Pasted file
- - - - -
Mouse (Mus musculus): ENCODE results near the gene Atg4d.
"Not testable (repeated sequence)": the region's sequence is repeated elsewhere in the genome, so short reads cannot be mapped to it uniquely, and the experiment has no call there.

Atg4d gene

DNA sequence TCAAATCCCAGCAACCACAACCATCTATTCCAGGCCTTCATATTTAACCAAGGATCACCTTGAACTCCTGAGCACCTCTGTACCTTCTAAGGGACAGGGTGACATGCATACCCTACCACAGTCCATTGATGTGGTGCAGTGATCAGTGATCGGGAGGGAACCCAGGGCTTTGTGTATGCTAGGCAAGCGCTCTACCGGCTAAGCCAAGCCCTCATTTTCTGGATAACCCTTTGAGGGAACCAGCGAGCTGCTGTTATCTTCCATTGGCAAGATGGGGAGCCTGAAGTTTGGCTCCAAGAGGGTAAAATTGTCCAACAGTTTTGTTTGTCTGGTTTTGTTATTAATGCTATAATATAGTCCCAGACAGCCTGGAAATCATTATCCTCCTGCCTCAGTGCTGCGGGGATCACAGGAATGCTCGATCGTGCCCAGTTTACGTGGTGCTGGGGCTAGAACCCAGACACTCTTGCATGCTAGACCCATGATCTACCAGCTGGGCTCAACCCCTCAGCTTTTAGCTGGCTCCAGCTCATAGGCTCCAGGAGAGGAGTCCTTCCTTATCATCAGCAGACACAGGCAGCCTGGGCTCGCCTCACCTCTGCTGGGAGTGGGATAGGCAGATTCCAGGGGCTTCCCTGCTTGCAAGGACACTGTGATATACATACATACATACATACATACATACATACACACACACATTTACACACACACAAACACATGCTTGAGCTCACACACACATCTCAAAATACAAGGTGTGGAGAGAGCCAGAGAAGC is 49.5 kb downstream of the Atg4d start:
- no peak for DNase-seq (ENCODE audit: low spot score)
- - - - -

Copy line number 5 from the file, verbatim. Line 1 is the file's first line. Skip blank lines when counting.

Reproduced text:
- no peak for DNase-seq (ENCODE audit: low spot score)